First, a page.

Posts Tagged ‘My Maasai Life’

Posts Tagged ‘My Maasai Life’


Waking Up.

5.28.2010 | 0 Comments

I happened to walk past the used book store on the weekend, and I saw a book entitled ‘My Maasai Life’. I went home, looked the book up on-line, and saw that it was the story of a young woman who made the choice to live with a Maasai family in Kenya for a year. The reviews were good, the premise seemed really interesting, and it seemed to appeal to me very much. So, yesterday as I was walking by the same used book store I went in and bought the book.

I started reading it as soon as I got home. I read the intro, read the dedication, read the front and back covers inside and out, and then I began reading the book. Right from the start this young woman’s story called to me. There was just something about it that fit with me, something that made me feel like I could be her, and that I could have written that book. I was engrossed! So engrossed, in fact, that it wasn’t until page nine that I realized that the author’s name was Robin.

Instantly I saw how completely disconnected I truly am.

I need to wake up. If I’m going to experience life-changing moments, I need to be not just open to them, but I actually need to be aware of them.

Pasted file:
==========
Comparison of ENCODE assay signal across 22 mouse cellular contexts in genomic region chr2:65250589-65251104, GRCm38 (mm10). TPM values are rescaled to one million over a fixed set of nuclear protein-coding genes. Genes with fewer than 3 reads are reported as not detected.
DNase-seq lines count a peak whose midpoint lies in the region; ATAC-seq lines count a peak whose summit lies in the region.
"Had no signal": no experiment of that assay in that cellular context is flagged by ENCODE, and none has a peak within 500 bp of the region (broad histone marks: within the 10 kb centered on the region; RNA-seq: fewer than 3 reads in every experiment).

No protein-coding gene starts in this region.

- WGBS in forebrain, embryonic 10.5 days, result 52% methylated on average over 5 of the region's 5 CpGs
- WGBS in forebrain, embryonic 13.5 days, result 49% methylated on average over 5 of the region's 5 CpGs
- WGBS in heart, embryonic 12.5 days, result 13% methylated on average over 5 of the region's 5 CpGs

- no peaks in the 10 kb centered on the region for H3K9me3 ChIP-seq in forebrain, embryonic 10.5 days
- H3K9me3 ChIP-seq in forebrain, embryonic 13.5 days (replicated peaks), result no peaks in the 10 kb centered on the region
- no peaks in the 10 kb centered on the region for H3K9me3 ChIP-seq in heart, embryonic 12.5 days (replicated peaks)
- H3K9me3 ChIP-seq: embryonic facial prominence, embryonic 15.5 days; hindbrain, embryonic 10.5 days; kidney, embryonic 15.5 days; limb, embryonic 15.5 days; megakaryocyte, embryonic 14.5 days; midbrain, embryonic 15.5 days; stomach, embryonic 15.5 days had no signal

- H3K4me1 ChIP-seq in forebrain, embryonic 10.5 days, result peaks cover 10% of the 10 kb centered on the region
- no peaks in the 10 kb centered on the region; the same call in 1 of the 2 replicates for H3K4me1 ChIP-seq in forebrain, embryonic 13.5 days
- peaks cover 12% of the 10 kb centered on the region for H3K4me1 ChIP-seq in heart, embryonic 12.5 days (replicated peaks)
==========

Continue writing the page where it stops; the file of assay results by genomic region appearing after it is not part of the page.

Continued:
Something else in this book shocked me back into reality, and made me feel truly embarrassed about myself at the same time. Robin was relating her first experiences with the street children in Nairobi, Kenya, and how she had never witnessed such poverty, such need, such desperation. These children had nothing. Truly had nothing; no home, no clothing, no food, no money, no family. The one thing they possessed was the survival instinct, and that often took the form of violence. These children had nothing.

And as horrified as I was reading her accounts, the one thing that struck me was this: those children, with nothing, in the middle of Nairobi, from wretchedly poor families, growing up in the slums before running to the street… those children spoke English.

They spoke English.

I was instantly ashamed of myself.

My first thought was that I was grateful that there was a good chance that I would meet some English-speaking people in Tanzania and Rwanda that could help me if I needed it. My second thought was that I was such a pretentious North American jackass, that I was happy to assume that people from another country would be proficient enough in English to assist me. For MY sake.

I’m going to THEIR country. My god, shouldn’t I at least learn the basics of their language? Yes. Yes, I should.

Today I am going to contact a woman who teaches Swahili. Not everyone in Tanzania and/or Rwanda speaks Swahili, but at least I’ll be able to get by somewhat, and I’ll feel more like a human being who has respect for other human beings. What right do I have to simply assume that others should speak MY language in THEIR country, simply for my comfort?

I have a lot to learn…

Share